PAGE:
What this means is that the business of governing has changed radically, and so have the tools and the language in which it has to be conducted. Government leaders who have failed to notice this now risk serious impairment of their authority and legitimacy.

In short, the information revolution is imposing a new kind of democracy. No conventional organisation, whether it be a national organisation, a large corporation, a supranational body or any other centre of hierarchical authority, is immune from the consequences. The more far-sighted leaders of business have long since realised this, but have the politicians?

The major political challenge – although it does not yet seem to be everywhere understood – is to reassemble the processes of governance in a different pattern so as to perform new duties and tasks. A new social glue now has to be found – strong enough to provide identity, engender respect and loyalty and resist civic disorder, and yet pliable enough to survive conditions of almost terrifying fluidity and change.”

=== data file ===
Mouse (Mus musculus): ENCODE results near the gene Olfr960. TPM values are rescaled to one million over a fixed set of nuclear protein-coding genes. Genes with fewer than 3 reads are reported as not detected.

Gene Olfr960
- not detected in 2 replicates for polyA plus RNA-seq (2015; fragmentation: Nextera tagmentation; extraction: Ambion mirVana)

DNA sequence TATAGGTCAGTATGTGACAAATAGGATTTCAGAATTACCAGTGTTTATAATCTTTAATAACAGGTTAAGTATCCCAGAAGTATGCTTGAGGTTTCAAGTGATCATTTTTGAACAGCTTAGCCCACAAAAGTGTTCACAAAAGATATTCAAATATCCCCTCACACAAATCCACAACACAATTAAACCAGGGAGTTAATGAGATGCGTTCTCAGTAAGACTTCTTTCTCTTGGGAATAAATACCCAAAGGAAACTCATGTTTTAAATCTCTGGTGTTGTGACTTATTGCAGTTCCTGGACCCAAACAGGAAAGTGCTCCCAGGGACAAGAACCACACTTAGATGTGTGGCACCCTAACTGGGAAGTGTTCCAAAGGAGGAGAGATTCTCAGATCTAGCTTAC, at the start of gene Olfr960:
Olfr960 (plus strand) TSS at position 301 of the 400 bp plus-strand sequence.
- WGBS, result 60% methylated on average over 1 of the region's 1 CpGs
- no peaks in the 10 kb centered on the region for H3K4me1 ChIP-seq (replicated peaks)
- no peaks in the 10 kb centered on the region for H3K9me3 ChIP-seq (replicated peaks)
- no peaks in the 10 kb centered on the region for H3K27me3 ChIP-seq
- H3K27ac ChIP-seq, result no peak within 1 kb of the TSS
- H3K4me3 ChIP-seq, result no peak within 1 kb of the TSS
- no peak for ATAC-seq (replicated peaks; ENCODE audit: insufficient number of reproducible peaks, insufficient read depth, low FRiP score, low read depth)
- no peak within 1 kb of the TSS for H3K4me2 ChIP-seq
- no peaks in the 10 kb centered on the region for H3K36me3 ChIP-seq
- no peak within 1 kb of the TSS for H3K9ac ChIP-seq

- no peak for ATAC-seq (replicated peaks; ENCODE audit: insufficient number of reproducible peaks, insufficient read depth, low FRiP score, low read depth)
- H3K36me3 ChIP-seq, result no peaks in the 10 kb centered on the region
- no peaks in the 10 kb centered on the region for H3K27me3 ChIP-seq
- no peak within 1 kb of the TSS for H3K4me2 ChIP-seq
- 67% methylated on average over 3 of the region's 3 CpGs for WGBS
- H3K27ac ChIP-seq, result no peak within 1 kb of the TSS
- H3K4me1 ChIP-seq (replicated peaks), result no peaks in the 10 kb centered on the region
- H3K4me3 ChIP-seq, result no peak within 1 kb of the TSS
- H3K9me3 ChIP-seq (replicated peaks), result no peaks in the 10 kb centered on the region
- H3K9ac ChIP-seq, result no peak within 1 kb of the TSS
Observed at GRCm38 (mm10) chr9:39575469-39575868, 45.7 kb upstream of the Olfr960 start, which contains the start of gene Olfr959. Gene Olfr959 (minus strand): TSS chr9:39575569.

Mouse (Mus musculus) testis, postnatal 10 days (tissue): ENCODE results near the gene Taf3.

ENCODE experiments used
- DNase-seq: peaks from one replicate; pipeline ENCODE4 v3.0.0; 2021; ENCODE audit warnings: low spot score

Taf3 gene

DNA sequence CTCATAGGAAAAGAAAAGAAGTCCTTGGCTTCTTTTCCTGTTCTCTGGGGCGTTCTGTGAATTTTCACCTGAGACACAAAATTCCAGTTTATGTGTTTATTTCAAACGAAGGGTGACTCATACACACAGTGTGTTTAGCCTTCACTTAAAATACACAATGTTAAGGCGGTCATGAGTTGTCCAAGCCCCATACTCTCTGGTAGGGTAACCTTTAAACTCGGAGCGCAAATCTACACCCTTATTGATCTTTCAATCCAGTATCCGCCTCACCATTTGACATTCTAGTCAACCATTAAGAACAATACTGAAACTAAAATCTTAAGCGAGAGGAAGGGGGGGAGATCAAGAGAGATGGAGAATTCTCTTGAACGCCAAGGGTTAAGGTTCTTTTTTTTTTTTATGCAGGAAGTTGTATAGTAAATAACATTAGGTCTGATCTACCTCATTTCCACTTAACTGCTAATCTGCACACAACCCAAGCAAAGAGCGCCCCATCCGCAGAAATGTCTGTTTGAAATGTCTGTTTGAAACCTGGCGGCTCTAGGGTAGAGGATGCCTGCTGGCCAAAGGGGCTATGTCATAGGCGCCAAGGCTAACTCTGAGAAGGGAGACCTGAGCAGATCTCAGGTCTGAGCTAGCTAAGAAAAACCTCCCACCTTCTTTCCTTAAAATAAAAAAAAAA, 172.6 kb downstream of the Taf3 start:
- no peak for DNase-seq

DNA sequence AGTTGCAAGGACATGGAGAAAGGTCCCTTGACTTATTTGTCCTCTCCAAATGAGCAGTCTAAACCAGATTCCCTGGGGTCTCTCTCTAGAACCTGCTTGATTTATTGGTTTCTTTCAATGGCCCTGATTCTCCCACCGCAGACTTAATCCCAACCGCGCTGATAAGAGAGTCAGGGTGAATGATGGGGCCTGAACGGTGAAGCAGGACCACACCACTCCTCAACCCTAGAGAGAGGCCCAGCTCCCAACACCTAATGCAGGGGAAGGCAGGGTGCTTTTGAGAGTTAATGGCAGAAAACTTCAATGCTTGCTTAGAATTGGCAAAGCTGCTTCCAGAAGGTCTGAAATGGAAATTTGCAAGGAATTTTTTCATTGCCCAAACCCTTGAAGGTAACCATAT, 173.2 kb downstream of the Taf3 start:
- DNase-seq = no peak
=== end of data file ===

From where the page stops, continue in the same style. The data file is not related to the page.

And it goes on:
So, there it was, in plain English, and this was eight years before the iPhone or the iPad, let alone a dozen other online technologies which, of course, have amplified the whole process many times over.

Yet here we are today, with sleepy commentators just alighting on the fact that Capitol Hill patterns of behaviour could spread everywhere. In fact, they arrived long ago. A particularly striking example of blinkered perception was the BBC coverage of the gilets jaunes phenomenon in 2017, where French towns erupted and no-one could find the core leadership. Puzzled BBC commentators opined about this “new” type of digital era protest. It was not new at all, but already the pattern spreading across a score of countries. 

The blinkers remain in place. In the Financial Times, the usually thoughtful Gideon Rachman warns that the Capitol Hill pattern could spread to Europe. Good grief, where has he been all these years? It spread two decades ago. And the Times economics editor arrives at the discovery that the social capital need for effective governance has gone missing. But this “trust” went out of the window before the Millennium. It is sadly clear that in Britain, at least, the opinion-formers, those relied upon to see a little further ahead, have, with some glorious exceptions, become the opinion followers, who can barely see a little further behind.